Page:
The Obama administration’s strategy for countering the Islamic State has lurched from focusing the fight first inside Iraq to figuring out how to expand the battle into Syria, where the militant group is headquartered — and trying to do both without getting involved in replacing Syrian President Bashar al-Assad or sending American ground troops into battle. To make matters even thornier, many of America’s allies in the Middle East haven’t fully signed on to the U.S. strategy of focusing primarily on the Islamic State; they’d prefer to see Assad driven from power as well.
Absent clearer direction from the White House, Hagel’s successor could have just as hard a time articulating and carrying out a new strategy, said Andrew Bacevich, an Army veteran and Columbia University professor who has been a fierce critic of the administration’s handling of both Iraq and Afghanistan.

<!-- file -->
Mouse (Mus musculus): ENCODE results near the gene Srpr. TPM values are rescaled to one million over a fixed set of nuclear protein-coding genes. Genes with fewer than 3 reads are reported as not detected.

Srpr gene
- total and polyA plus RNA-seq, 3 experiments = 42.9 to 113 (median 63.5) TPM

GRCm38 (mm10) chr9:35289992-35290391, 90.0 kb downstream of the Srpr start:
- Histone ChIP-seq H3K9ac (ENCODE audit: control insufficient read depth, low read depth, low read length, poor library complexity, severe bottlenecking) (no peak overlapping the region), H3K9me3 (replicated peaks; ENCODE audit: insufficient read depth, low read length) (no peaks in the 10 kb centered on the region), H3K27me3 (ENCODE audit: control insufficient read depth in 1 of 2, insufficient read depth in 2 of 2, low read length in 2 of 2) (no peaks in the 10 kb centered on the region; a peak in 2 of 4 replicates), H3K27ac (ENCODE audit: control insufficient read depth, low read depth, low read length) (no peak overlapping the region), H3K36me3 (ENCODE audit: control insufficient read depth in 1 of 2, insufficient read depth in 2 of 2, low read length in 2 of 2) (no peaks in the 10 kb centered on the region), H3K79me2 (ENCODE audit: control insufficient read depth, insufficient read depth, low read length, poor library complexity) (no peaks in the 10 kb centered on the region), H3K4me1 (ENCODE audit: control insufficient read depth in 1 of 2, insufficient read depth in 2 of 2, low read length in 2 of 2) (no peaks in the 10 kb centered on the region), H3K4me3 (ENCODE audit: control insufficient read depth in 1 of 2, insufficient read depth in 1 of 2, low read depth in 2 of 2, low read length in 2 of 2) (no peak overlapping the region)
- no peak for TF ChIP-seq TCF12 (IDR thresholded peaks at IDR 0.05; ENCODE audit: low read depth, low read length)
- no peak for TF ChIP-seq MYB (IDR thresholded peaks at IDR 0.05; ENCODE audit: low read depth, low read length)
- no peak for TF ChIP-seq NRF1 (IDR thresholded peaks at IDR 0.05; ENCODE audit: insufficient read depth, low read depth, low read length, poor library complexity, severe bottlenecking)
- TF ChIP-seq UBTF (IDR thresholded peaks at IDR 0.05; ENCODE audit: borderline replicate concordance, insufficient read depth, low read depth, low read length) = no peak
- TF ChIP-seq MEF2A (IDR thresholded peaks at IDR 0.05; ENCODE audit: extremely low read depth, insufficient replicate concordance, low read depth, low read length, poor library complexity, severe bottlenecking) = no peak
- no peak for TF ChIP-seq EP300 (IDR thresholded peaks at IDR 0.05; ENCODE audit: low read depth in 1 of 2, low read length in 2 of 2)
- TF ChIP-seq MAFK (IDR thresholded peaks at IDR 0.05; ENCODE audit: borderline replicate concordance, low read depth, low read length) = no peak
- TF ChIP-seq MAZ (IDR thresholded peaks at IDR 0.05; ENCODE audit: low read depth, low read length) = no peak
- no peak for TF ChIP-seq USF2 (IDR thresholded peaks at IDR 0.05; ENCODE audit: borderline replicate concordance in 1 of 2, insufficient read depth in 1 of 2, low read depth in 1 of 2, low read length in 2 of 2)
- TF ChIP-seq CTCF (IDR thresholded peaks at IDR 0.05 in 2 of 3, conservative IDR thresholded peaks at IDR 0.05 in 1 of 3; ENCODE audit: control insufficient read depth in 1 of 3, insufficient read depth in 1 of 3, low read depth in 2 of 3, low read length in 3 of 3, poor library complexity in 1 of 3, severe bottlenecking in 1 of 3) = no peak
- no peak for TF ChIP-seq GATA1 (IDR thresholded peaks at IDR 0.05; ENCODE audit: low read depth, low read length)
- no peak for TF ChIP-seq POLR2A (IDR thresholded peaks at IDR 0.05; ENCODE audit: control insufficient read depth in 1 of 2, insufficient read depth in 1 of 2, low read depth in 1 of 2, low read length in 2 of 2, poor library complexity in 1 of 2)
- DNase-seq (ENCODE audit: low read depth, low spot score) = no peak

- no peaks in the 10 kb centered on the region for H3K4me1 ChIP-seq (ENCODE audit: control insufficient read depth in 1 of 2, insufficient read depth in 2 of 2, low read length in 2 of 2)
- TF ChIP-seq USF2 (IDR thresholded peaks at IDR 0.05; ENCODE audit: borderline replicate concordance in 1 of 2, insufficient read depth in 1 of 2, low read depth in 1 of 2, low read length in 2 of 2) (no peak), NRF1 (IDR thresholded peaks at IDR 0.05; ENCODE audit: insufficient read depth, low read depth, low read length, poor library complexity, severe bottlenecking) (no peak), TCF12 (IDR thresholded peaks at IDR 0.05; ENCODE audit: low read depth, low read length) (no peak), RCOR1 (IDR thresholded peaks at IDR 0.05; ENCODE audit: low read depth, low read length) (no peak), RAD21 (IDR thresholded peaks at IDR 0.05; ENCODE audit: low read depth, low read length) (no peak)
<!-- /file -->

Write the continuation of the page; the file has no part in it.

"The new secretary will be a caretaker serving a lame-duck president," Bacevich said. "Obama’s efforts to bring an end to an era of permanent war have failed. The rise of ISIS is but one symbol of that failure, but it’s the most visible one."
American military efforts to "fix large parts of the Middle East, now dating back several decades" continue to draw the United States into "a quagmire of its own making," Bacevich added. "The job of Hagel’s replacement will be to manage the quagmire until Obama’s time runs out and a new administration takes office."